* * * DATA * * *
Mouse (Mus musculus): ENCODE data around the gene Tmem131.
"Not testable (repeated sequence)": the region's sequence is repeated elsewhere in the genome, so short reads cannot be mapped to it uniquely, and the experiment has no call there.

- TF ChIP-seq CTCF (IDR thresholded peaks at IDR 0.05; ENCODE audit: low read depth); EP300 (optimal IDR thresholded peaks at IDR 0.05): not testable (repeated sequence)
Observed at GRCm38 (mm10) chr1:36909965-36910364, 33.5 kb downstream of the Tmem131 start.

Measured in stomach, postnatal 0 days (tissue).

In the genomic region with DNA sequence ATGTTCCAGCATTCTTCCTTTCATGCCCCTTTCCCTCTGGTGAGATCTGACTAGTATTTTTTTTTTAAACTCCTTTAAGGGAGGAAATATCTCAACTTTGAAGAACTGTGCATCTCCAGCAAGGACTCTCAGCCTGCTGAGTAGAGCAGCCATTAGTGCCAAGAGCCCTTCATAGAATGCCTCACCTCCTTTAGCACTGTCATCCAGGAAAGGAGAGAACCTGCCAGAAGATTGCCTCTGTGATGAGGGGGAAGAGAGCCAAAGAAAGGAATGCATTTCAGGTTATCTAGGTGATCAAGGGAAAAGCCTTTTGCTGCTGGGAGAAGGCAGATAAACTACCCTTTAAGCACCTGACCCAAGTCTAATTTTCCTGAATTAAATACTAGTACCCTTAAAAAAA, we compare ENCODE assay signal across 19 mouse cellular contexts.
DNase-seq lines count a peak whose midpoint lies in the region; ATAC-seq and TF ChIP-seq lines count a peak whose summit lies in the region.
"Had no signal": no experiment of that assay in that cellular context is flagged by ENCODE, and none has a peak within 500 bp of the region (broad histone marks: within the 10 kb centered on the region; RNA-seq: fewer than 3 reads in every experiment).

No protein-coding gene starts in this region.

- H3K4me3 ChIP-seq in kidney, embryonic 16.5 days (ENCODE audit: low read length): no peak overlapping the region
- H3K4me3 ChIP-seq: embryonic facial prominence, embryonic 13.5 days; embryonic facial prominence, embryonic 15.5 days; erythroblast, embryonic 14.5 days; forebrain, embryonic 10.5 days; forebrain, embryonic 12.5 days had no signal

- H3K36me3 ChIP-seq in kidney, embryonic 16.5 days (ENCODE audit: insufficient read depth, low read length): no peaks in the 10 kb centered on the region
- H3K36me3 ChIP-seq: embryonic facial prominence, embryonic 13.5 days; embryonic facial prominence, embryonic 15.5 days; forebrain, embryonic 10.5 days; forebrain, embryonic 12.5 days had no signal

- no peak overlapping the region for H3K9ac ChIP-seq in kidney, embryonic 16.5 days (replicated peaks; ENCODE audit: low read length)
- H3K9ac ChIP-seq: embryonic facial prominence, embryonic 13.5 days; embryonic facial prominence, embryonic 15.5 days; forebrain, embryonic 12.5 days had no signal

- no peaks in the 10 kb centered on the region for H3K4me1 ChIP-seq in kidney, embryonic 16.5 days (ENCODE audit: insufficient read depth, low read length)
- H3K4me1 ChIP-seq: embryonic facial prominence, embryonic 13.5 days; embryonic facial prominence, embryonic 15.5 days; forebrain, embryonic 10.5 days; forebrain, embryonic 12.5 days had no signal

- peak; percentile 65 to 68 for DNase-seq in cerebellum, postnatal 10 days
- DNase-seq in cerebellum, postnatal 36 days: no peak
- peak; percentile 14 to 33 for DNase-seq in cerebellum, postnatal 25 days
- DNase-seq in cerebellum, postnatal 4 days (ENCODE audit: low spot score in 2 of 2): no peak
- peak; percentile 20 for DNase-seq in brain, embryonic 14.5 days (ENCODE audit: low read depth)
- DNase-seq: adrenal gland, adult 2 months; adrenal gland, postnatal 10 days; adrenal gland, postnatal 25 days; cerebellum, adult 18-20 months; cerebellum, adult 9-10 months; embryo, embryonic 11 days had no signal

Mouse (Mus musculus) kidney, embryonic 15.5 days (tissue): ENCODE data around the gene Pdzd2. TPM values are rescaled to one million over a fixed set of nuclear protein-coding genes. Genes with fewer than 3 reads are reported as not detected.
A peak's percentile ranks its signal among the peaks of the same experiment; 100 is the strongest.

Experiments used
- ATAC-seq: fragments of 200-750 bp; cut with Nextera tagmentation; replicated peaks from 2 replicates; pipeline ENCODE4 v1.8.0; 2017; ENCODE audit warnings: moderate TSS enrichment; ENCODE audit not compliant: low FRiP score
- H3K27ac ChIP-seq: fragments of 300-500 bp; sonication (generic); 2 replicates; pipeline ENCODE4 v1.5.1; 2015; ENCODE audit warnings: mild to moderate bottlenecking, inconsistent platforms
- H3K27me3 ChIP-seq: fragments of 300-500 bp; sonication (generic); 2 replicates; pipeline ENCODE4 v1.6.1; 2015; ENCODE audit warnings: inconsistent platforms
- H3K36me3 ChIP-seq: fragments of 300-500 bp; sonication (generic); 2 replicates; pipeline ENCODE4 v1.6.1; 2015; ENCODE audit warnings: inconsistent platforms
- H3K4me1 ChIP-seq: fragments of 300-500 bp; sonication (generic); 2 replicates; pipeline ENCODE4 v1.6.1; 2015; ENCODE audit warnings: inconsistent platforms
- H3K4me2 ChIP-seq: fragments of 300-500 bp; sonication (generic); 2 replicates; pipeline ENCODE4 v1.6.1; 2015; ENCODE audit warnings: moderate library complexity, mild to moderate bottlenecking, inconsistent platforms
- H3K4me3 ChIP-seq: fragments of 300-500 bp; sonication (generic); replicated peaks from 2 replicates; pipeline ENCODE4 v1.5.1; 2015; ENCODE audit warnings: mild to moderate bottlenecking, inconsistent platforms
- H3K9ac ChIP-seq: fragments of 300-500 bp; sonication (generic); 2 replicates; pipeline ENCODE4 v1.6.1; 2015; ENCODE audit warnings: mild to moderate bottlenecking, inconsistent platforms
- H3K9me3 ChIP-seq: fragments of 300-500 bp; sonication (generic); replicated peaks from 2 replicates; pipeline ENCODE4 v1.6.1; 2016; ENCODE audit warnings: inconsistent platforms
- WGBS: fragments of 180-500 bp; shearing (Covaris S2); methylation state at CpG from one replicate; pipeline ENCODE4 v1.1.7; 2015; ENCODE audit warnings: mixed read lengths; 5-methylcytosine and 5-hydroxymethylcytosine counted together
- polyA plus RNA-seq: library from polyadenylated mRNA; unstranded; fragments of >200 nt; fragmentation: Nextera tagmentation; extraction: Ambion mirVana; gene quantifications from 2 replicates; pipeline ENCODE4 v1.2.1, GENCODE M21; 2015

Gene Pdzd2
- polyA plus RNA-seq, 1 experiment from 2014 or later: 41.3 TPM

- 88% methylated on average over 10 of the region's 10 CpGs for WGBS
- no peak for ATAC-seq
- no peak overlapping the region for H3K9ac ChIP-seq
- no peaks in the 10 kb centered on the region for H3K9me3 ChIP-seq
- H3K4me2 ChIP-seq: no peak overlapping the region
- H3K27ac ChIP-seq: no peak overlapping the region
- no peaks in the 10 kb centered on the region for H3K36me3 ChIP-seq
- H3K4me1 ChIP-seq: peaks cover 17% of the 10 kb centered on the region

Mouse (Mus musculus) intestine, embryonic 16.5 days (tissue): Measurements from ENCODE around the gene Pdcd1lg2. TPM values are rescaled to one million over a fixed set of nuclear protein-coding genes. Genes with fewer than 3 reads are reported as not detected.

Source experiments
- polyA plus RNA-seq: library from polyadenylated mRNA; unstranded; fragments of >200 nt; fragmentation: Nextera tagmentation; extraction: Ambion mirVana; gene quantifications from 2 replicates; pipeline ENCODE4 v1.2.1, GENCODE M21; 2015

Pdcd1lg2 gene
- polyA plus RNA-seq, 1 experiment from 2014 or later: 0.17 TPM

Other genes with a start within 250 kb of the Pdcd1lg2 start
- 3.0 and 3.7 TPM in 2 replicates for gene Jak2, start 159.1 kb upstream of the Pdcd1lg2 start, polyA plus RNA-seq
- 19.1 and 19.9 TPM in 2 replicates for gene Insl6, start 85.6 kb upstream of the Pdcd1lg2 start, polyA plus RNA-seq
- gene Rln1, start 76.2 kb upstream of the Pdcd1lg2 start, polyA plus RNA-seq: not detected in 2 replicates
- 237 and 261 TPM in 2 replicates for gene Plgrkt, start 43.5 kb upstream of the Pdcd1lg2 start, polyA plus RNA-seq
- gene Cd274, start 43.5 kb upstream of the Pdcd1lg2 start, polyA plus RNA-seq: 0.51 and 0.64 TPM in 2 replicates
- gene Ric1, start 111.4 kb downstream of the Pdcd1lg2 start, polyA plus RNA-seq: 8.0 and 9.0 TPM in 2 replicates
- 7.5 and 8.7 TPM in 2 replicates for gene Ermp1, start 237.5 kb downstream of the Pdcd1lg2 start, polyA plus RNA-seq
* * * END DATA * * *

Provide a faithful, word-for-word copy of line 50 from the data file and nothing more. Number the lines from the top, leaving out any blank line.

- polyA plus RNA-seq: library from polyadenylated mRNA; unstranded; fragments of >200 nt; fragmentation: Nextera tagmentation; extraction: Ambion mirVana; gene quantifications from 2 replicates; pipeline ENCODE4 v1.2.1, GENCODE M21; 2015